Monday, 30 June 2008

lessons in discipline and perseverance with a master of Shandong Mantis Kung Fu

After the Tai Chi master returned to Jinan I decided to go to a park where Id heard I could find people practicing kung fu. I saw a couple of middle aged guys practicing Tai Chi and they told me they practiced with a master of Mantis and that he would come tomorrow. So the next day I went to the park at 5.30am and I saw a man in his late 50s doing Qigong. The 2 guys introduced him to me as Xu Jing Yi, the head of the Taiji-Meihua lineage of mantis in Qingdao. The first thing the master Xu asked me was what Ive learnt before and I told him just a little Wing Chun, to which he asked me to show him, so I ran through Chum Kiu, which he laughed at and said it is womens kung fu and that I first need to master Jiben Gong (basic body training) before I can learn specific styles. The 2 other guys told me master Xu also teaches Shaolin Quan and Chen style Taiji Quan.

So first he taught me Ma Bu (horse stance) and Gung Bu (front stance). He told me I must first master these before I can learn the other 6 basic stances and the kicks and strikes. I had to hold each stance as long as I could and once he was confident I could do it, he would show me the next one. This went on for a few weeks, master Xu was very strict and some mornings he wouldnt show me anything new (which meant I had not made progress) and other mornings show me 2 or 3 things. This was very tiring, I had to force myself out of bed every morning and I hated going, as my whole body was aching so much. Especially sometimes when master Xu didnt show me anything new, he would just leave me practicing the same thing over and over and I never got any encouragement. When I asked him how long I need to study basics he just told me "hen duo, hen duo" (a lot, a lot).

Last week he suddenly stopped me mid practice and told me to stand next to him and follow him and he then showed me the opening movements to a basic form of Shaolin Quan, and every morning since then he has shown me 3 or 4 more movements until I finally finished it.

Wednesday, 4 June 2008

Yang style Taijiquan with Master Zhang Qing Bao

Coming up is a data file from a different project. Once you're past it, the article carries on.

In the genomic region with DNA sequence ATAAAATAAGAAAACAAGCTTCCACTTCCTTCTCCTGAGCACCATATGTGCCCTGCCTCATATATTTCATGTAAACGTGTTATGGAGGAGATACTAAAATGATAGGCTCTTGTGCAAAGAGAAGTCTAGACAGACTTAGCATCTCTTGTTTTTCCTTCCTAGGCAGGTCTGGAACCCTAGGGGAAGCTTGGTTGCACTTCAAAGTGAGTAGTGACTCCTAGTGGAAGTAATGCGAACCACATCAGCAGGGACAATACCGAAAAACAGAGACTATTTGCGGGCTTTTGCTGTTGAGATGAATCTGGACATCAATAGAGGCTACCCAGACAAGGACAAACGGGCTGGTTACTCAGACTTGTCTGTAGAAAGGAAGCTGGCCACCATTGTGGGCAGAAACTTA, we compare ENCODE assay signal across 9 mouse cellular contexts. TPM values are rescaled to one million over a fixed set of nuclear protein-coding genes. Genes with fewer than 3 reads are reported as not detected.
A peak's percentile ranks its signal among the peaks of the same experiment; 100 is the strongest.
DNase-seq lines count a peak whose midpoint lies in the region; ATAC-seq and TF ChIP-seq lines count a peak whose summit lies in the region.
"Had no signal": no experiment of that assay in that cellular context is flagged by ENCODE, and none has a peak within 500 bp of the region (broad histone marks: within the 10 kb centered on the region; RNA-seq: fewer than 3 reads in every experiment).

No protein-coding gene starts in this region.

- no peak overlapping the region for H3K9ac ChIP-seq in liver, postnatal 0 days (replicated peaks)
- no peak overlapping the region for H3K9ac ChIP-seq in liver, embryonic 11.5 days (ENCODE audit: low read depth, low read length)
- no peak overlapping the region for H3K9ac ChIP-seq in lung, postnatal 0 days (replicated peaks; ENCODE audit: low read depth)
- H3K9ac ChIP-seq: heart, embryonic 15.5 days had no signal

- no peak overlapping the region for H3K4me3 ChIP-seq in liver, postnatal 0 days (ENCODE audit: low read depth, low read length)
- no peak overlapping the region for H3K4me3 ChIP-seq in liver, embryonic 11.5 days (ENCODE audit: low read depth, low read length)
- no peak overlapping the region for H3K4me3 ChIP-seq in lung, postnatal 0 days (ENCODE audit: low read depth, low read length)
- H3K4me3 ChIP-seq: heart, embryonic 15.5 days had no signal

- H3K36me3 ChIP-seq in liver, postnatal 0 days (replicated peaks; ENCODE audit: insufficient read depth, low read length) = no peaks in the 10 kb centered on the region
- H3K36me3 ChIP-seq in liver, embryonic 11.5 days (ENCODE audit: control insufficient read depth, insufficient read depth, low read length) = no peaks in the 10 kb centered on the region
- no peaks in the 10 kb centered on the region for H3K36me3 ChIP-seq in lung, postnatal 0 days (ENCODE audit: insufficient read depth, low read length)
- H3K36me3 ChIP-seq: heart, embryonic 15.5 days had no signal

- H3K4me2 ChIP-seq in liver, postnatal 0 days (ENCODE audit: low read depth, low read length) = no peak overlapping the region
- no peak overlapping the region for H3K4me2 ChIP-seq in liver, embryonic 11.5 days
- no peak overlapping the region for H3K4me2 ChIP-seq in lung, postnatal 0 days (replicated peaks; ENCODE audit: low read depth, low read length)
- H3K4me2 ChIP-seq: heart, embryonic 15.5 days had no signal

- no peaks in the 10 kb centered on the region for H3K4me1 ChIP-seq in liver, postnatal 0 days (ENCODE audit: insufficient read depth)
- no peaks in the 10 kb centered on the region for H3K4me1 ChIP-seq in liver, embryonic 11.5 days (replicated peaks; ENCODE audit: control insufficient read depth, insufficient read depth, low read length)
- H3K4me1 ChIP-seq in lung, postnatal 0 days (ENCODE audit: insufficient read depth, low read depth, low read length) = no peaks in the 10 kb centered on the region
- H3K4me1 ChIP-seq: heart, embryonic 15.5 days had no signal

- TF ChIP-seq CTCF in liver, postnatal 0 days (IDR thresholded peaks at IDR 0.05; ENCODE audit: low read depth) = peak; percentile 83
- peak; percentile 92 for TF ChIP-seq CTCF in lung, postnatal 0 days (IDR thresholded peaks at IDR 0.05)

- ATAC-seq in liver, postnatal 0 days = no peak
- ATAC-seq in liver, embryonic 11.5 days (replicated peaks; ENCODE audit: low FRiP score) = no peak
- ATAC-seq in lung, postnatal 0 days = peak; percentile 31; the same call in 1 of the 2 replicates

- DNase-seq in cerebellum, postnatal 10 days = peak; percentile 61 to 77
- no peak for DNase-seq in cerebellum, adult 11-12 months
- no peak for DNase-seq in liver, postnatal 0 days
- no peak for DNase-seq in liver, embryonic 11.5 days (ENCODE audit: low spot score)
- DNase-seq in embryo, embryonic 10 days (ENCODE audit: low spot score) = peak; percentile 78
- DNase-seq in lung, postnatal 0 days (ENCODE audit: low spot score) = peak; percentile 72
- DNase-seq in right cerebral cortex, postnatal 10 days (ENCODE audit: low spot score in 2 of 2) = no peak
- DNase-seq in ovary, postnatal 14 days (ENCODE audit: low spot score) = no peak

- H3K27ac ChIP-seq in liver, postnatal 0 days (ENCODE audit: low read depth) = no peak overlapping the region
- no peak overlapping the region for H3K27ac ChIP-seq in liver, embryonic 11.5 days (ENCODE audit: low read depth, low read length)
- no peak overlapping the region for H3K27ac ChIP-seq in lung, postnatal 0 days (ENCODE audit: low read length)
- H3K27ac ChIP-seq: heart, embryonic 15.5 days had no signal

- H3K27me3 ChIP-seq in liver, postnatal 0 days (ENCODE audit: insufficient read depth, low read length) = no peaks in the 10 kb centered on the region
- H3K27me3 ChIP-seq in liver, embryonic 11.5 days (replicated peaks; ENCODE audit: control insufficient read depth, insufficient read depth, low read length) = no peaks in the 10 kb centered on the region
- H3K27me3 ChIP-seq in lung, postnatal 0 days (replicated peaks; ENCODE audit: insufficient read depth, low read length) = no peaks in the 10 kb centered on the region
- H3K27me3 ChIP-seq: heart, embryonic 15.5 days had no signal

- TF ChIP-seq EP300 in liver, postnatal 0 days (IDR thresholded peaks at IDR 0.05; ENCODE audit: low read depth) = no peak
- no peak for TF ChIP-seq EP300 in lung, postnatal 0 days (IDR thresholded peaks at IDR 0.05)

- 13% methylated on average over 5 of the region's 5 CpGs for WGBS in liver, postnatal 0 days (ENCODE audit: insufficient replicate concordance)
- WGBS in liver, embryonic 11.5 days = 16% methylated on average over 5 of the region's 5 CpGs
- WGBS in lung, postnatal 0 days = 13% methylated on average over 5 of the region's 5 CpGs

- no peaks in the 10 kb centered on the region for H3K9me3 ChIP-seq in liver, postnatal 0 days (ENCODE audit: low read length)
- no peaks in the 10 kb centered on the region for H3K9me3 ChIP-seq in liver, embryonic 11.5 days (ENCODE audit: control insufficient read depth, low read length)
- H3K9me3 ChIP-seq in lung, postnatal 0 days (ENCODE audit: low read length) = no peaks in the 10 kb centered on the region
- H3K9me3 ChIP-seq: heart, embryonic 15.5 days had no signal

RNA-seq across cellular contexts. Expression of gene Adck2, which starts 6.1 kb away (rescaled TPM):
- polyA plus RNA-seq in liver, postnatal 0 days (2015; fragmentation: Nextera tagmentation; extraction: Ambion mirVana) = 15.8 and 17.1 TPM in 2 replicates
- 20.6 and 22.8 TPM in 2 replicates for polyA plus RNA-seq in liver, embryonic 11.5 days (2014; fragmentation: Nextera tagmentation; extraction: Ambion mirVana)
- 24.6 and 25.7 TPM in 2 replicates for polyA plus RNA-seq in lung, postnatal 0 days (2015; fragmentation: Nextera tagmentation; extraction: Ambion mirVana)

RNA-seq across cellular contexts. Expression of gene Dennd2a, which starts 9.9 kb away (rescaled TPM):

I was walking back from my usual kung fu class, when I happened to see a big fat man doing Pushing Hands (Tui Shou) with another man and there was a couple of women watching as well as some other students practicing. I stopped and asked the women what style of Tai Chi it was and they replied "Yang Shi", which is the most popular style seen in the west and comes from the Yang family. Then one of the students came up to me and spoke in near-perfect English. It turned out he was Malaysian and had been studying with the master for 7 years as a "closed door student". He told me the fat man was called master Zhang and came from Jinan, another city several hours away, to teach in our local park once a month. He then invited me to push hands with the master, but I said I didnt know how and so he just told me to press my arm against his and try to keep my balance. So I did and the master just casually moved his arm and whichever direction he moved it, I would go flying. Then the Malaysian guy said to try and bend the masters fingers backwards and break them, and so I tried and with his finger he moved me around as if I was weightless. He explained that the more strength I used, the more I would fly back.

The next day I went back to learn more and then they began to explain in more detail the principles. The Malaysian guy said he had studied many different hard styles of martial arts including Muay Thai and Wing Chun and he had huge forearm muscles and the muscles in his hands were like little rocks. But he had given all that up as he felt the softness of Tai Chi was superior. He explained that the reason the master was completely soft and yet still able to move me around freely lay in his understanding of using his mind (the actual word he used was Qi, but in this case it was meant as mind power). He said that he put his intention behind me and then his body just followed this intention and so I was powerless to stop it. The result was I flew back. Then the master said to try my Wing Chun on him, and he showed how the classic Wing Chun strategy of pinning and hitting simultaneously with great speed didnt work as it was like trying to grab water, his arms just moved around mine so effortlessly and then followed a gentle push, which again sent me flying. my attempt to arm lock him also ended in me going flying.

Recently I have been focusing too much on hard training and I neglected softness. This experience had put me back in touch with the softer side of martial arts. A good martial artist should be balanced, developing both hard and soft so he/she can adapt to any situation easily. I have begun to take an interest in Tai Chi, but unfortunately after the mast returned to Jinan I couldnt find his students, but I did find a teacher of Chen style, which is not as soft as Yang style, but can generate explosive power through its softness.